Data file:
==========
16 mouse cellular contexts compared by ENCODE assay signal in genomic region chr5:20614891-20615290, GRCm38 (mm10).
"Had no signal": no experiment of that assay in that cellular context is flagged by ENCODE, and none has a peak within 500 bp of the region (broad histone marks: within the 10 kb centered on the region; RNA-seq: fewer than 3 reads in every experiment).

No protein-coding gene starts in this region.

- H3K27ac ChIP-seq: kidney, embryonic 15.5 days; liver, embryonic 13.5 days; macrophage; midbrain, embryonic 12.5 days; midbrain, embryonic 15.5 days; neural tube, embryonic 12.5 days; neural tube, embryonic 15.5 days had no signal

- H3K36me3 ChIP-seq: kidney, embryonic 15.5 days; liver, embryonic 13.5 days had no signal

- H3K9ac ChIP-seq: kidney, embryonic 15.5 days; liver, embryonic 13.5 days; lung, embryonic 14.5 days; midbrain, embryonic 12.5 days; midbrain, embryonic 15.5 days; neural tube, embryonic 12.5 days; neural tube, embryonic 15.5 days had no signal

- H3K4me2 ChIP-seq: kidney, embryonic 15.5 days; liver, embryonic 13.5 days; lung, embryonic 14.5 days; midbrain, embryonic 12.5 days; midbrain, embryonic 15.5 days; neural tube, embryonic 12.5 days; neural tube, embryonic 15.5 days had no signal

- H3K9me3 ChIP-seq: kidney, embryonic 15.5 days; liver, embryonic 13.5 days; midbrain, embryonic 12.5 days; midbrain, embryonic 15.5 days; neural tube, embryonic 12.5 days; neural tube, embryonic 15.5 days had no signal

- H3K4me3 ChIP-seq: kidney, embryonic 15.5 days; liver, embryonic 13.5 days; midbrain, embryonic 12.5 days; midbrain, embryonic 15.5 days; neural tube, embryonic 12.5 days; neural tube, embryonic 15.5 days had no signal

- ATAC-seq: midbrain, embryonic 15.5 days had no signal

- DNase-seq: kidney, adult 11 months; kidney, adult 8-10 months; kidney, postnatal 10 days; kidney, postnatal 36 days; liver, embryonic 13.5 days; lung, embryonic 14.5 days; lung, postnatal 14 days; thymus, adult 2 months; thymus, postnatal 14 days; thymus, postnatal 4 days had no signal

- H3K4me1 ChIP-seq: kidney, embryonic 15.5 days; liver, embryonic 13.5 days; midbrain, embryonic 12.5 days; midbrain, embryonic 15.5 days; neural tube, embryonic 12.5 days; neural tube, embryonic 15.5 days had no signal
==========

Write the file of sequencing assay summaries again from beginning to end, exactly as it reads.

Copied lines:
16 mouse cellular contexts compared by ENCODE assay signal in genomic region chr5:20614891-20615290, GRCm38 (mm10).
"Had no signal": no experiment of that assay in that cellular context is flagged by ENCODE, and none has a peak within 500 bp of the region (broad histone marks: within the 10 kb centered on the region; RNA-seq: fewer than 3 reads in every experiment).

No protein-coding gene starts in this region.

- H3K27ac ChIP-seq: kidney, embryonic 15.5 days; liver, embryonic 13.5 days; macrophage; midbrain, embryonic 12.5 days; midbrain, embryonic 15.5 days; neural tube, embryonic 12.5 days; neural tube, embryonic 15.5 days had no signal

- H3K36me3 ChIP-seq: kidney, embryonic 15.5 days; liver, embryonic 13.5 days had no signal

- H3K9ac ChIP-seq: kidney, embryonic 15.5 days; liver, embryonic 13.5 days; lung, embryonic 14.5 days; midbrain, embryonic 12.5 days; midbrain, embryonic 15.5 days; neural tube, embryonic 12.5 days; neural tube, embryonic 15.5 days had no signal

- H3K4me2 ChIP-seq: kidney, embryonic 15.5 days; liver, embryonic 13.5 days; lung, embryonic 14.5 days; midbrain, embryonic 12.5 days; midbrain, embryonic 15.5 days; neural tube, embryonic 12.5 days; neural tube, embryonic 15.5 days had no signal

- H3K9me3 ChIP-seq: kidney, embryonic 15.5 days; liver, embryonic 13.5 days; midbrain, embryonic 12.5 days; midbrain, embryonic 15.5 days; neural tube, embryonic 12.5 days; neural tube, embryonic 15.5 days had no signal

- H3K4me3 ChIP-seq: kidney, embryonic 15.5 days; liver, embryonic 13.5 days; midbrain, embryonic 12.5 days; midbrain, embryonic 15.5 days; neural tube, embryonic 12.5 days; neural tube, embryonic 15.5 days had no signal

- ATAC-seq: midbrain, embryonic 15.5 days had no signal

- DNase-seq: kidney, adult 11 months; kidney, adult 8-10 months; kidney, postnatal 10 days; kidney, postnatal 36 days; liver, embryonic 13.5 days; lung, embryonic 14.5 days; lung, postnatal 14 days; thymus, adult 2 months; thymus, postnatal 14 days; thymus, postnatal 4 days had no signal

- H3K4me1 ChIP-seq: kidney, embryonic 15.5 days; liver, embryonic 13.5 days; midbrain, embryonic 12.5 days; midbrain, embryonic 15.5 days; neural tube, embryonic 12.5 days; neural tube, embryonic 15.5 days had no signal